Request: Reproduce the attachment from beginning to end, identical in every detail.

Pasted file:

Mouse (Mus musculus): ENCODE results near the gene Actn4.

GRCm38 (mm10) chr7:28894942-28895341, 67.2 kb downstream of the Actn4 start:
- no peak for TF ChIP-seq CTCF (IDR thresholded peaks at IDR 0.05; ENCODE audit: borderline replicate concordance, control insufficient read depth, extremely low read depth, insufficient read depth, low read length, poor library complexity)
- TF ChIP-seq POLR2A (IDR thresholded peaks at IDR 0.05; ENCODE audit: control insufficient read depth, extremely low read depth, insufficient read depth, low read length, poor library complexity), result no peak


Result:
Mouse (Mus musculus): ENCODE results near the gene Actn4.

GRCm38 (mm10) chr7:28894942-28895341, 67.2 kb downstream of the Actn4 start:
- no peak for TF ChIP-seq CTCF (IDR thresholded peaks at IDR 0.05; ENCODE audit: borderline replicate concordance, control insufficient read depth, extremely low read depth, insufficient read depth, low read length, poor library complexity)
- TF ChIP-seq POLR2A (IDR thresholded peaks at IDR 0.05; ENCODE audit: control insufficient read depth, extremely low read depth, insufficient read depth, low read length, poor library complexity), result no peak